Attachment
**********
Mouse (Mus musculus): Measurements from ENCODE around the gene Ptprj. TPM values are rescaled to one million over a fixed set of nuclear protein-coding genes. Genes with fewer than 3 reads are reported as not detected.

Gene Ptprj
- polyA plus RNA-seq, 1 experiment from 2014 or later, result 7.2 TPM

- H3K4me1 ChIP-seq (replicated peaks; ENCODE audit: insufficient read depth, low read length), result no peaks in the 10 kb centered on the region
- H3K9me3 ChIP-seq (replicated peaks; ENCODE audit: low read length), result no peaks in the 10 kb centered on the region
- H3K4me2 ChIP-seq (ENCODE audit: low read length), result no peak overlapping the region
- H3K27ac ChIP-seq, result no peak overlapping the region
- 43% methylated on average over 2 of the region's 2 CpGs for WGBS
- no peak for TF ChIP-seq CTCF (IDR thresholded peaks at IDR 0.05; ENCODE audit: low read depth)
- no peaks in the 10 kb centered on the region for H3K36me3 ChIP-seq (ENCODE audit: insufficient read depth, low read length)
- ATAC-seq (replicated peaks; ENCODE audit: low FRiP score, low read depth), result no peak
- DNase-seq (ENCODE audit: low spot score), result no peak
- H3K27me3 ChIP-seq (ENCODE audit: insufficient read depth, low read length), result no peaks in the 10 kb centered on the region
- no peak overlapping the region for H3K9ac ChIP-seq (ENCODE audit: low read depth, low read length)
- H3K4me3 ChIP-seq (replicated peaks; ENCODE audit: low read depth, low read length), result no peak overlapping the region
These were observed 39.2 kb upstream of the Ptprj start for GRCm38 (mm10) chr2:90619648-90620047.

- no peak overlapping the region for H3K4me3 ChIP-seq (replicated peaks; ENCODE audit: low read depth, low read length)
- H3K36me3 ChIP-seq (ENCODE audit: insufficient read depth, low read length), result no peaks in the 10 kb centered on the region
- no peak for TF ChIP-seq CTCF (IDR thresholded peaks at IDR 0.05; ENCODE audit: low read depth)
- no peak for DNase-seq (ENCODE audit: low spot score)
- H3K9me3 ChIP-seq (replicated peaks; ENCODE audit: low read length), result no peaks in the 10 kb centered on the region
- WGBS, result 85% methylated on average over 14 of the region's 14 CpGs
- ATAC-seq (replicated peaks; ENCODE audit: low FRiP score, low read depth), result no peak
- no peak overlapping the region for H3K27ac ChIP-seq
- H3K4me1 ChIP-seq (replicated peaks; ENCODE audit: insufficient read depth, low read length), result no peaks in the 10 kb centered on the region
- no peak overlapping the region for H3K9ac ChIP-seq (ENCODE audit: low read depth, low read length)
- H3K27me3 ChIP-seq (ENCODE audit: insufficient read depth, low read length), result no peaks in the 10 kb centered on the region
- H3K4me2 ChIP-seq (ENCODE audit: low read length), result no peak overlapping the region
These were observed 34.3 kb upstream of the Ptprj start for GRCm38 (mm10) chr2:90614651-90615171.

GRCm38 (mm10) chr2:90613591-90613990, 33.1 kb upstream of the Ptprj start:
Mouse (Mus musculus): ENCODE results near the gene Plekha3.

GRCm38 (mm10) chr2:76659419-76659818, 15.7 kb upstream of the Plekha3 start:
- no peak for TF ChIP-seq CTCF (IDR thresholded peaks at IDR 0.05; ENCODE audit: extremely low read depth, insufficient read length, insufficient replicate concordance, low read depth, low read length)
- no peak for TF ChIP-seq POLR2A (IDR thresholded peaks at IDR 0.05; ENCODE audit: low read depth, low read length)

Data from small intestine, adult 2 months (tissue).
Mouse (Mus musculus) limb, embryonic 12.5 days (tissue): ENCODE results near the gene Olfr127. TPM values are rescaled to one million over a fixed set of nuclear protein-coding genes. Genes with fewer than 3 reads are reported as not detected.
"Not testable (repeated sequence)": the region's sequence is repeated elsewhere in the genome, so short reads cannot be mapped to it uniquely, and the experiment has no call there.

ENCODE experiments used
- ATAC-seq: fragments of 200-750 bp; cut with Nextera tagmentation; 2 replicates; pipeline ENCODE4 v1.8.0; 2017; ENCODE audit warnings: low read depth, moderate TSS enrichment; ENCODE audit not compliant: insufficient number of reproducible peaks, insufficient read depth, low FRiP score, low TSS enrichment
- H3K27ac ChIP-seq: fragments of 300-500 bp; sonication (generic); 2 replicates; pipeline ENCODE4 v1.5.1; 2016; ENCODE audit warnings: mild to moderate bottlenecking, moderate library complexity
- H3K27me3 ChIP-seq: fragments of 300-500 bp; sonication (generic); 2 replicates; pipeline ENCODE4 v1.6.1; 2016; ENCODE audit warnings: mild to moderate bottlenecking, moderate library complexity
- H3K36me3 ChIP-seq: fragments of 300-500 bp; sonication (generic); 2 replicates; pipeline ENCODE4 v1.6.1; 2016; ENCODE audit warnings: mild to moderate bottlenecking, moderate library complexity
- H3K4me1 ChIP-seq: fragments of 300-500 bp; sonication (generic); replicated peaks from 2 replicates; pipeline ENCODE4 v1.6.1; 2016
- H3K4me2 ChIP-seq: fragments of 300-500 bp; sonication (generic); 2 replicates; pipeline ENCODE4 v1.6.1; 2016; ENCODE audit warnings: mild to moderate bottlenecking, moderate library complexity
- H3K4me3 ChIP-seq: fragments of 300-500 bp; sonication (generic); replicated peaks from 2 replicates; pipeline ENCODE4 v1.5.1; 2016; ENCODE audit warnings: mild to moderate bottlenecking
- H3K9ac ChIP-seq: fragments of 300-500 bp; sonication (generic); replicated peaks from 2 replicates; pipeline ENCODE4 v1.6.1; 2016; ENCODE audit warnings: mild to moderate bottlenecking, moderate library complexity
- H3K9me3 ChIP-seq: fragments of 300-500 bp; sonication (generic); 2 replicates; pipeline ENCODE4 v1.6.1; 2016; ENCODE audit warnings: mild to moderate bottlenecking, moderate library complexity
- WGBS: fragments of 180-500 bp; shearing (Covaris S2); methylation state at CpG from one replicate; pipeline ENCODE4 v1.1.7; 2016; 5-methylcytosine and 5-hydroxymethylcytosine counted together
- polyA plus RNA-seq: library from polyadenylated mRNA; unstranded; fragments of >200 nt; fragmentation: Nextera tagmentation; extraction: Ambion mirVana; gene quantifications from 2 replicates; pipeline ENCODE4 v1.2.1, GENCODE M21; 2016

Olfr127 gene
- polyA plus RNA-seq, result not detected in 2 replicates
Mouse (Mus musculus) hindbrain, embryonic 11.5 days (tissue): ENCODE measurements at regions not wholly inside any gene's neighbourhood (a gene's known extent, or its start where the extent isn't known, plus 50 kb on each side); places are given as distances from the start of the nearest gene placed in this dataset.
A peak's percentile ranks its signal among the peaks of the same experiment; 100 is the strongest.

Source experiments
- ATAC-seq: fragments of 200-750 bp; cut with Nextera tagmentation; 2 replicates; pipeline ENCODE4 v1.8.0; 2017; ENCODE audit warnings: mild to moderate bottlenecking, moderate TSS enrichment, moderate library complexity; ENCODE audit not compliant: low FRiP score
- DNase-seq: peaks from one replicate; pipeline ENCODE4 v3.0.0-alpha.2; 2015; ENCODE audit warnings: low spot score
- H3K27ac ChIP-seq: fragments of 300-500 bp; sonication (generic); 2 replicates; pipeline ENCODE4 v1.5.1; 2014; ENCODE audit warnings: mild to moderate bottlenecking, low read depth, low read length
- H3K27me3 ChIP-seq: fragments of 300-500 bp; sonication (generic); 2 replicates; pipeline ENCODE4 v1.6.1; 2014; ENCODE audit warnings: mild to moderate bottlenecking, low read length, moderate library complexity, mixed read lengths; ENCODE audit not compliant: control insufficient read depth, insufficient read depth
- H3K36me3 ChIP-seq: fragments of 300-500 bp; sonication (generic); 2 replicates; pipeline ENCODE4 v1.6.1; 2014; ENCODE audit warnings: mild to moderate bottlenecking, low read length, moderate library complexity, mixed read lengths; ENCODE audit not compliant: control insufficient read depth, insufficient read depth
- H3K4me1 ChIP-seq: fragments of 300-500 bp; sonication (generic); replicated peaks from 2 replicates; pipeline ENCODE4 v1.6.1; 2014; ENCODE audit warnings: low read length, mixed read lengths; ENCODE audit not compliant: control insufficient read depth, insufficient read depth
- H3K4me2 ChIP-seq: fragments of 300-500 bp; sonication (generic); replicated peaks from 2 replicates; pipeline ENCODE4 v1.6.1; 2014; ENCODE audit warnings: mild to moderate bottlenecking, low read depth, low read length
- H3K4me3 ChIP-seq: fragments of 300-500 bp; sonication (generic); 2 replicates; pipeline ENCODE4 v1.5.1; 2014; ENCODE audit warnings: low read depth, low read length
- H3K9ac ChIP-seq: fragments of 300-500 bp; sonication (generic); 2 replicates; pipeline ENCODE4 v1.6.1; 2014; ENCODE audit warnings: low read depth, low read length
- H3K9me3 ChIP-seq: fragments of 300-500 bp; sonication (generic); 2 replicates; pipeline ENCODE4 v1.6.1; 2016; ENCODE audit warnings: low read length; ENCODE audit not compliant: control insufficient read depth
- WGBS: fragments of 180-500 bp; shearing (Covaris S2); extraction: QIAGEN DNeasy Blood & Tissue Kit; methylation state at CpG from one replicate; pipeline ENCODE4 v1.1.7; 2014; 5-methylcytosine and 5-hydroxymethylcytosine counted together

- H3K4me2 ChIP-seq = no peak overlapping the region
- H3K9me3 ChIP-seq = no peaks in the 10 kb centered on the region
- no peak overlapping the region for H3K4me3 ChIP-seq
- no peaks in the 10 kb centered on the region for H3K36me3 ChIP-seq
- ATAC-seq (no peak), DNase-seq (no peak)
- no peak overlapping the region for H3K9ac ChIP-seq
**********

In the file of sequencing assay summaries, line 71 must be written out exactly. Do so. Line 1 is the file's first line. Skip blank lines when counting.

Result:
- no peak overlapping the region for H3K9ac ChIP-seq